Live TV alone feels like a dying service as a millennial consumer, who would never consider watching live TV unless it related to a very critical live event related to politics or sports.

The echoed positive review of AT&T TV seems to be their sleek and user friendly interface, which is fun and easy to use. However, users have been known to tolerate less than sleek interfaces in order to view the content that they really want to access.



After getting a basic lay of the land for streaming services as they exist right now, it is even more important to look towards the future of the services, and the trends that will likely emerge given what we know about human behavior and television consumption in the modern era.

Trends according to Kelton Tech:

  • Digital Originals are on the rise
  • Mobile is surpassing TV as Primary Content Consumption Channel
  • “Content Fragmentation” creates competition – forging strategic partnerships with networks and production companies etc in order to feature content exclusive to your service
  • Users devices are becoming congested with too many services and subscriptions

My simple personal brainstorm for AT&T:

  • Focusing on live sports television and optimizing the platform for sports consumers only with the interface and features that make watching live sporting events even more phenomenal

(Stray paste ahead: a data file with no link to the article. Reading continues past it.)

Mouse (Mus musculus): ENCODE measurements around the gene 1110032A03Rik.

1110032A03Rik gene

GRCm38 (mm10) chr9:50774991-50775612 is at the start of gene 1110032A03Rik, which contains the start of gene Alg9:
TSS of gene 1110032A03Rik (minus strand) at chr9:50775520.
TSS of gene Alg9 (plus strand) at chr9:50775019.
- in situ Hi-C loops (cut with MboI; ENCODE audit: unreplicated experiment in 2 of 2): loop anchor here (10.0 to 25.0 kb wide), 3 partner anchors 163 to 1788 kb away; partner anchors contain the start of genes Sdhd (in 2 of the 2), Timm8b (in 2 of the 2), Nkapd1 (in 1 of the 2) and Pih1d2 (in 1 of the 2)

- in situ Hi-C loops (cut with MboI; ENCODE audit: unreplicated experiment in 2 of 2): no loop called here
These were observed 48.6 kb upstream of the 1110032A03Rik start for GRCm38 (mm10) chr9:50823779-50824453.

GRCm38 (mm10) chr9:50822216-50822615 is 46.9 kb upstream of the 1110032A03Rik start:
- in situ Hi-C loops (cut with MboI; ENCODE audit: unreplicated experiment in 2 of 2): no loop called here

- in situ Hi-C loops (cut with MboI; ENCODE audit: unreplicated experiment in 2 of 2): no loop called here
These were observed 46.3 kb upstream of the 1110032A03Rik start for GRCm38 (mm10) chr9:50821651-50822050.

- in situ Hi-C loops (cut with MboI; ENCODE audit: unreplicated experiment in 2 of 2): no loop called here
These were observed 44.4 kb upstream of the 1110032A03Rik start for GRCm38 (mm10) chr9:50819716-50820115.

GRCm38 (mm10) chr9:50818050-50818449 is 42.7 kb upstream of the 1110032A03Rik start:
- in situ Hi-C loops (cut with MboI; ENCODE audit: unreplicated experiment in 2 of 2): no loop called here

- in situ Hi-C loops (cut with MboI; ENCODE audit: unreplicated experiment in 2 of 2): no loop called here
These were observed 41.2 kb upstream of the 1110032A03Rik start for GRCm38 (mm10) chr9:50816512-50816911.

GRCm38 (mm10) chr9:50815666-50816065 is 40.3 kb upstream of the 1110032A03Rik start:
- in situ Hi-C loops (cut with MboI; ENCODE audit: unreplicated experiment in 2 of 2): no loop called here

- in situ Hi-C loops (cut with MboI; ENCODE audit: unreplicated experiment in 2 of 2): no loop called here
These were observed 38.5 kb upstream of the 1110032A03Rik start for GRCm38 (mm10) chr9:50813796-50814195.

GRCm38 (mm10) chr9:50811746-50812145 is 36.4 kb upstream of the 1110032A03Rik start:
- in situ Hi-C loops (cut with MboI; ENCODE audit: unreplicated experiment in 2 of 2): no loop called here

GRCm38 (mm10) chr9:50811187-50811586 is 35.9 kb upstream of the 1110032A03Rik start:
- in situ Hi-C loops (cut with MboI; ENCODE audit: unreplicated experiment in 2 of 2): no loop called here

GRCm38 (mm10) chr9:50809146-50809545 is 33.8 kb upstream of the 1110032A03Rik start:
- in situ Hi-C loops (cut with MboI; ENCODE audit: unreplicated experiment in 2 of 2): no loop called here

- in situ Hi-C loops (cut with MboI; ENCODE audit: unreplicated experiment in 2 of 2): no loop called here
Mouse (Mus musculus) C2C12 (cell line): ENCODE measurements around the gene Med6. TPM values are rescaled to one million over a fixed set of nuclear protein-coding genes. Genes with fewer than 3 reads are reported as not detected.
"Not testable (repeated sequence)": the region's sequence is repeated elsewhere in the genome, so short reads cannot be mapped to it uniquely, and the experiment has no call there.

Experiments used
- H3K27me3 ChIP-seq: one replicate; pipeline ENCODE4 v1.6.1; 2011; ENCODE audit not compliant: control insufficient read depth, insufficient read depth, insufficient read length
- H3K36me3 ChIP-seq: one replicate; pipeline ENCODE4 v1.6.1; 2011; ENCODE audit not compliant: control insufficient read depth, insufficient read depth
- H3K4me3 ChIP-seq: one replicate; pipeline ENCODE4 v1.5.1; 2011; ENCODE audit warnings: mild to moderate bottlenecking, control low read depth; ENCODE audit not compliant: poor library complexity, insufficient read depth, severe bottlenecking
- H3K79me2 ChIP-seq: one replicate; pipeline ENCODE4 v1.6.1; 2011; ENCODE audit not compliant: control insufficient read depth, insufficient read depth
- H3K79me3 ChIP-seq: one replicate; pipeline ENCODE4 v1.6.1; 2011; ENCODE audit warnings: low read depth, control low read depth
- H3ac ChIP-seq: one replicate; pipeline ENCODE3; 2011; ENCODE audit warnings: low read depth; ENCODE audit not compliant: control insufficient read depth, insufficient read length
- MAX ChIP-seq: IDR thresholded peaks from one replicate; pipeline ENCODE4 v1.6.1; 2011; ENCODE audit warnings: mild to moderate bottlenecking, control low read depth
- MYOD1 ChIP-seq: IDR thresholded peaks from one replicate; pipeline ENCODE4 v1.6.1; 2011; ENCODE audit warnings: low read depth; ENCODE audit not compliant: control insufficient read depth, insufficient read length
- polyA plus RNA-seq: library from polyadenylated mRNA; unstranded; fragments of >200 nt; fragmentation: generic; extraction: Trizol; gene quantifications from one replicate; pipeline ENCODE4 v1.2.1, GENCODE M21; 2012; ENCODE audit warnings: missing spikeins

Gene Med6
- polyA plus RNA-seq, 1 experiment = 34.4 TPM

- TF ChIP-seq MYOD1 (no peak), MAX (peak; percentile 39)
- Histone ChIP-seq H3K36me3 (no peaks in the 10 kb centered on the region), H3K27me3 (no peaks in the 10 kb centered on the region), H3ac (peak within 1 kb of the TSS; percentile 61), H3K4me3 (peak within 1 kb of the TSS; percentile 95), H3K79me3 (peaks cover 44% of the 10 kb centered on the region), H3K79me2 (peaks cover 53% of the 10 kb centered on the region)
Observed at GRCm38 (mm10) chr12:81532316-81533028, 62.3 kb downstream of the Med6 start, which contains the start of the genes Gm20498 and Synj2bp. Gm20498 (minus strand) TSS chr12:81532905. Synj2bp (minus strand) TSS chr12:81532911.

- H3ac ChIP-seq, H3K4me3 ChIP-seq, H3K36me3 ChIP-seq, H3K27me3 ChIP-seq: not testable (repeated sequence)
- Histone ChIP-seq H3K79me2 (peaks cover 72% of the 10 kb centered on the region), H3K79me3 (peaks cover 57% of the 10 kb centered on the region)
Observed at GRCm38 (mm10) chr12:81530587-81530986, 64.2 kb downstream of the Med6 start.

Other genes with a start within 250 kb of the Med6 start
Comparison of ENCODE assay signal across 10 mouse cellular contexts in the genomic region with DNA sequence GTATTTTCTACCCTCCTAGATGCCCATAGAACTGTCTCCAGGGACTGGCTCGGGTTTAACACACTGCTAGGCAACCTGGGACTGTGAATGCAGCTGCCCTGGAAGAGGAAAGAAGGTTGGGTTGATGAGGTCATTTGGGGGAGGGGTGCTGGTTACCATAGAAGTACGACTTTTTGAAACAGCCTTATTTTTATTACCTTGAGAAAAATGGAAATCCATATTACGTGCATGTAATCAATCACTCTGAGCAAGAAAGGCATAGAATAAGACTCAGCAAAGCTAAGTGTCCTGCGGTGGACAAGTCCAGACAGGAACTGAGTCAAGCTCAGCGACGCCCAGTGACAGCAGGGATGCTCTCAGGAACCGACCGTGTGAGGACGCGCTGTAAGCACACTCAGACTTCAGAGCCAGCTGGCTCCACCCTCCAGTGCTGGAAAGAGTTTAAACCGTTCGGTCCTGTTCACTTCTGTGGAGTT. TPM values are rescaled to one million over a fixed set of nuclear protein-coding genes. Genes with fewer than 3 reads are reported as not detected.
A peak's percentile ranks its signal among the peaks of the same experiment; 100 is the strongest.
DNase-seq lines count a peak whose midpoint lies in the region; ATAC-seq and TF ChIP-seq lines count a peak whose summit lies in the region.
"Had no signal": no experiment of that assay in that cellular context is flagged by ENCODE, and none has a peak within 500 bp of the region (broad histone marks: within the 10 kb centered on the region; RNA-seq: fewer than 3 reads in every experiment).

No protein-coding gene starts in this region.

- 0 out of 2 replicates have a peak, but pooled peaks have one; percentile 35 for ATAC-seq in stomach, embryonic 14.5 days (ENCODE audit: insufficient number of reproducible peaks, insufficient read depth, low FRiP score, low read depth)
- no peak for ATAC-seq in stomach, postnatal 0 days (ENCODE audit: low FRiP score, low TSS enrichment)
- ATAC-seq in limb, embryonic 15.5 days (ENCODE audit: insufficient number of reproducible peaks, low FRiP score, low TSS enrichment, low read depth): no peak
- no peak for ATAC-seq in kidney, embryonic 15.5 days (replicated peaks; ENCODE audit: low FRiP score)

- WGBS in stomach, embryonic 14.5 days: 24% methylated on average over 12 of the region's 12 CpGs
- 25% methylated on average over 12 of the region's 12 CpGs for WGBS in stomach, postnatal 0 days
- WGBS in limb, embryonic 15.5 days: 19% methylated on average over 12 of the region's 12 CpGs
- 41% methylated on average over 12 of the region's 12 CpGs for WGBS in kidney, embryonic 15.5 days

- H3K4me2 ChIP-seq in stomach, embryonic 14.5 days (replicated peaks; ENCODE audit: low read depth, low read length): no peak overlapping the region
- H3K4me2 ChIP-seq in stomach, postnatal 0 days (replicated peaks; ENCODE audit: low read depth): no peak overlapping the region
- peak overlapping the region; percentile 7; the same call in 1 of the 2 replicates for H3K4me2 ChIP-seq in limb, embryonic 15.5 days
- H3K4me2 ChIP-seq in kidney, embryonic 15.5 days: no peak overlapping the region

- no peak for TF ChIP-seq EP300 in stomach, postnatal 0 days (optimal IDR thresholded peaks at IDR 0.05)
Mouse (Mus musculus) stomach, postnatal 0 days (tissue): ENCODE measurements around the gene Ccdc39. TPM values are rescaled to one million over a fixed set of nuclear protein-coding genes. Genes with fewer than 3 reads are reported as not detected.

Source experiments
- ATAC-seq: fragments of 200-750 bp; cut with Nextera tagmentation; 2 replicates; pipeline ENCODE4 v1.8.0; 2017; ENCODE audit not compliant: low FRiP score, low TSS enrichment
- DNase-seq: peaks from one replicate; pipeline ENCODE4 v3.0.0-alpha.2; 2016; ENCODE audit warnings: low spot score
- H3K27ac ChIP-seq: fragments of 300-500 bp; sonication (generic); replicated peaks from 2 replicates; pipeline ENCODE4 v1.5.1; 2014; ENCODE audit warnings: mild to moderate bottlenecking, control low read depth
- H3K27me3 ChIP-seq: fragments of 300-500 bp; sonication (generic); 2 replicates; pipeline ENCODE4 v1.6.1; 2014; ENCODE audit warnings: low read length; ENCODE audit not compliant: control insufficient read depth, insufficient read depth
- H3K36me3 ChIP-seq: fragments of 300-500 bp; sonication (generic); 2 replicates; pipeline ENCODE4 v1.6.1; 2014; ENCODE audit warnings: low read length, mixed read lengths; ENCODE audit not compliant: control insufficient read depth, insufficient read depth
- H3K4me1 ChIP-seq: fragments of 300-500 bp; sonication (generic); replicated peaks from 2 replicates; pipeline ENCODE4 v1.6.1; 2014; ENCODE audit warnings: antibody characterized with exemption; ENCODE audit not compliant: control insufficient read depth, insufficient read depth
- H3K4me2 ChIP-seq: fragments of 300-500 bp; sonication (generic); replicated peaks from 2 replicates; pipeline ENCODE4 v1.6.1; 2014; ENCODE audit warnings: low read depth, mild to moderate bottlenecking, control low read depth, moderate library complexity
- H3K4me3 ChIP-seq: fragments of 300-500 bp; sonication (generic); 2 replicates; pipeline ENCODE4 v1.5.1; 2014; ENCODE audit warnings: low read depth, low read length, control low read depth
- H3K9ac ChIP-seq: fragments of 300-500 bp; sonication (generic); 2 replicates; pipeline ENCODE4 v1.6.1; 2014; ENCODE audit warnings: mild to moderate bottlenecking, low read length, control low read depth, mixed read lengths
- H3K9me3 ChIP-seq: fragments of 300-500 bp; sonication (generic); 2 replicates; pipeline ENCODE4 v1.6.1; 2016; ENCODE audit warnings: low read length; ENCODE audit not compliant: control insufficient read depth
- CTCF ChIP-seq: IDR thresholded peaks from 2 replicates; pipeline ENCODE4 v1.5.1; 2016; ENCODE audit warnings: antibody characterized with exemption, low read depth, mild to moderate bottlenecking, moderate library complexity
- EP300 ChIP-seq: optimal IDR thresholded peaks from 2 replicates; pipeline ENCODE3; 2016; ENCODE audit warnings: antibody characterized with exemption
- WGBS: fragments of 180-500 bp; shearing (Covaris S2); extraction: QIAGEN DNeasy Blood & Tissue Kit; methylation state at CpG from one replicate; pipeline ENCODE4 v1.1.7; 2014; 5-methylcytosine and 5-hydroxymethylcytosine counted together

• Offering as many channels as possible
  • Unlimited DVR Cloud Storage for as long as possible (ex: YoutubeTV offers 9 months of storage, where as AT&T currently only keeps for 30 days)
  • Definitely drop the necessity for their specific hardware, and instead make their product as easily accessible as possible to anyone who already owns hardware that allows streaming apps
  • Given that all other live TV streaming services seem to still have commercials, create a NO COMMERCIALS option (unsure of the legality of this)
  • Offline viewing as a priority as well as viewing content your phone or other devices
  • Multiple logins for family and friends plans


Main points:

  • Lack of channels is a key problem
  • Cloud storage also a key problem
  • Mandatory HBO seems to be unpopular
  • Requirement of AT&T’s hardware is inconvenient and outdated
  • Price does not match the service being provided
  • AT&T needs to look toward future trends and get ahead of their competitors in the changing landscape, rather than mimic current service providers

Other sources:

Wechat: Consequences of a Social Credit System


the context.